PS.  Ja, ich weiß, dass es auch in Deutschland Hilfsbereitschaft gibt. Dass es Menschen gibt die wirklich helfen wollen. Ja. Aber...

About the Greek Soul - And the European One

About fairness, love and justice

There is this fisherman from Samos Island. Over the weeks and months he pulled 4000 refugees from the sea. A fisherman of souls. A fisherman for life. A man who did what he felt he needed to do. 

Nine unemployed Greek women. Together they cook for refugees. For the stranded ones. Meals for 240.000 people over the time. Meals for the ones that have no home anymore. Other than themselves. Nine women who don't have money but who know where to return to in the evenings. Who think that they are still better off than the fleeing ones. 

And the mayors. The ones from villages and towns and even cities. The one that wrote welcome letters in Arabian language. "When you give hatred you will receive hatred. When you give fear you will receive fear. When you give love you will receive love." That was his comment. And the one that assembled the whole village around him and set up a refugee camp for 2000 in a gym within two hours. 

And of course the thousands of portions of food every day that volunteers provide for refugees. And of course articles in papers that call it a duty to help the helpless. And of course "we still are so much better off than they are". 

And of course no demonstrations to stop the flood, the incessant stream of foreigners coming into the country. And of course no burning refugee camps. No hatred. No allegations. No protests. Not even complaints that "they exploit us". No comments about the "strain on our own poor country". No discussion of "how we could stop all that". 

That is the Greek soul. The wide and open soul. The loving soul. The helpful soul. The soul that thinks of others and puts them first. The soul that doesn't think of itself as the vulnerable one. The soul that smiles at you and invites you into its home.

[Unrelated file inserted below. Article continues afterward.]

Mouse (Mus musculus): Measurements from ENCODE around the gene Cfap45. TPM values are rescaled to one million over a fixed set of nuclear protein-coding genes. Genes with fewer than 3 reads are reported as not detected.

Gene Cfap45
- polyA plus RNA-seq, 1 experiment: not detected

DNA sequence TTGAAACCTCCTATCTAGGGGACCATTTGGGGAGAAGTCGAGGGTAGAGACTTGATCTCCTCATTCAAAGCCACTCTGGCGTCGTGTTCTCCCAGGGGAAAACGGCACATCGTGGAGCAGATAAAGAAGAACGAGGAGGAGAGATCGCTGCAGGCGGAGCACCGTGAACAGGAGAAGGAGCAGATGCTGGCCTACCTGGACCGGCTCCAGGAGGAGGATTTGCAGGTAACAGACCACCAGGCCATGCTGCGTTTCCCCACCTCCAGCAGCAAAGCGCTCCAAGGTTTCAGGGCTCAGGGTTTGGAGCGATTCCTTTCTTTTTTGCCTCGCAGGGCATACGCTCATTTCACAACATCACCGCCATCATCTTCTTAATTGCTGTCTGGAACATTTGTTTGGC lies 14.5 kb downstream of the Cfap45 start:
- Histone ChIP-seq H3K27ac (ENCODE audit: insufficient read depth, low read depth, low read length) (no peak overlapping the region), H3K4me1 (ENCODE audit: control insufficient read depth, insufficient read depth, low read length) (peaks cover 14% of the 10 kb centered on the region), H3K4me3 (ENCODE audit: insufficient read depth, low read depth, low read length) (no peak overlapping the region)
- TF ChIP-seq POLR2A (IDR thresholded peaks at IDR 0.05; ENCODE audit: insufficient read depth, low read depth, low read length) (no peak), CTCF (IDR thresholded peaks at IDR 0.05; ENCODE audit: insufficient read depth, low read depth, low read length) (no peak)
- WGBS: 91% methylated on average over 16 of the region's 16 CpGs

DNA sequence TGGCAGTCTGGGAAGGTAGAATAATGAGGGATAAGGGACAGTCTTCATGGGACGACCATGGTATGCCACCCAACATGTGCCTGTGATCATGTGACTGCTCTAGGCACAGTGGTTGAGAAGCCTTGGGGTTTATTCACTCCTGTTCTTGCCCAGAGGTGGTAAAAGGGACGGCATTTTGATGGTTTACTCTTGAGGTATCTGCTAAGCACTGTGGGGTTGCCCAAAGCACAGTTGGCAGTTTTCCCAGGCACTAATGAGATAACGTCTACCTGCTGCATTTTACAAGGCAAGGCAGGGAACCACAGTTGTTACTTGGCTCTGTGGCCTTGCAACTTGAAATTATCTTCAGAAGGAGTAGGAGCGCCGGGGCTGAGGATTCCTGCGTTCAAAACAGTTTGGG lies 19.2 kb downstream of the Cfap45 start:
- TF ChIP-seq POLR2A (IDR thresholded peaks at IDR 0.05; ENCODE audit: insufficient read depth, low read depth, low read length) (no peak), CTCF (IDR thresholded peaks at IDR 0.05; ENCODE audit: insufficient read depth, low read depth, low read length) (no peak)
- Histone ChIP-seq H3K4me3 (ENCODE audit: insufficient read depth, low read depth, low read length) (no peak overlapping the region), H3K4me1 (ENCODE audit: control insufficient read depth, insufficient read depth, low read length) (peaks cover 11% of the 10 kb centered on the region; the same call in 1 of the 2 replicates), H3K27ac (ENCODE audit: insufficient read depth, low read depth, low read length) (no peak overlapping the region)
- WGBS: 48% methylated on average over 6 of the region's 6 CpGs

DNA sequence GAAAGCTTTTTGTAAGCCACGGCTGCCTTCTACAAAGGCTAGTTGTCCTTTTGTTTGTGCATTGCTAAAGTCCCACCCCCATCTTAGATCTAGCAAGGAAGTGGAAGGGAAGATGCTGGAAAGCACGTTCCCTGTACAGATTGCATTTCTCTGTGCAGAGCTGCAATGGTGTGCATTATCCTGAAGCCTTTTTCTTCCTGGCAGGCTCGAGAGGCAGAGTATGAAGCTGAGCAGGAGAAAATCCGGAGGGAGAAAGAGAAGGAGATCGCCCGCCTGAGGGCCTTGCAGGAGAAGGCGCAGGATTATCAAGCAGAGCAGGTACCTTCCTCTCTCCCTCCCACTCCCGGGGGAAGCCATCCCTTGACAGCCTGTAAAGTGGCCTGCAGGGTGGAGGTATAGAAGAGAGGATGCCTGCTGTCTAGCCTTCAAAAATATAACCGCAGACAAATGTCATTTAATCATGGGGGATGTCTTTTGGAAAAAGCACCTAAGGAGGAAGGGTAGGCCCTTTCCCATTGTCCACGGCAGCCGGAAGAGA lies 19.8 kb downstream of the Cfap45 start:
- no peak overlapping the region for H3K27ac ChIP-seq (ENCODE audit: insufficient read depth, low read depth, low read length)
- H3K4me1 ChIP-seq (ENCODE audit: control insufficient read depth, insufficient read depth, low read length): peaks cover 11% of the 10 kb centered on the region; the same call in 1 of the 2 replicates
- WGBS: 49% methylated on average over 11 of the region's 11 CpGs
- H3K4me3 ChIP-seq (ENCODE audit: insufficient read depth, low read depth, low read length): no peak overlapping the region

And you, Europeans, what do you have to offer to those who help the helpless? You, Germans what do you contribute to a country that helps the homeless and is still not even able to maintain its own needs? What do you offer to the country that gets flooded with people in need? What do you offer to the fleeing ones? 

Pressure. To make them comply. 
Fire. To show them that they are nowhere and never safe. 
Polemics. To make them feel unwelcome in a rich and affluent world. 
Pegidia. To express your worries about foreign infiltration.
Law and order. To show them how the clock ticks. 

And you Mr Schäuble, what do you have to offer to the ones that help the helpless? 
Tax hikes. Pressure. Condescending words of superiority. Your party calls itself Christian. Do you remember the message from long ago?  Do you know what it means to be a Christian?  Do you believe in humanity? 

Think twice. All of you. 
Think of them. 
And help them. 
Just help them.

The Pace of the Soul

For many years I wished I could lead an international life. Travel from place to place, visit countries, live like a modern nomad. Exposing myself to the influence of many cultures, assimilating influences, breathing deeply and understanding more of this world. All that seemed deeply desirable to me. 

I now live this life. I do travel between continents. I do meet people of different ethnicities and cultural background. And I do have this variety of influences. So what does it do on me?

Yes, it is fascinating. Sitting on a plane from Athens to London and knowing that I will wake up in Auckland after a day and a half is truly fascinating. Knowing that I can work in different environments, that I can learn from them and give my bit of experience to them is very satisfying. Photography in different countries, switching from one mood to the other within a day is fascinating too. 

And still - it is all very tiring. There is on the one hand simply the jet lag. And as I am approaching an age where physical fitness is not an automatically given feature the recurrent jet lag does something on me. It tires me and it wears out my body physically. 

And there is something more. And this is about the soul. About the pace of the soul. Yes, the soul has its pace. I feel that the soul travels at a pace that is much slower than our modern means of civilisation suggest. The soul walks. Maybe it is able to travel at railway or motor vehicle speed. But the soul clearly can't follow an airplane at sonic speed from one continent to another. It lags behind. And waking up in a completely different environment confuses the soul. It makes her feel lost and lonely. And it makes it necessary to her to adapt for several days. 

My soul tells me during every travel that what I am doing is too quick. That I am overwhelming her. (Is she female? Is she sitting in the right hemisphere of my brain? Can I localise her?). She tells me that my lifestyle might be modern and interesting but not healthy to her. My soul is wise. She is wiser than I am. And she will tell me what to do in the future. She will guide me. 

For now she is tired. And so am I. 

About Processing

The more I take pictures and the more I develop a purposeful vision of photography the more I feel the need to process my pictures after just ‘taking’ and uploading them.  I want to make them mine. I want to add what I think helps them express my vision.  And I want to be able to evoke emotions in my viewers.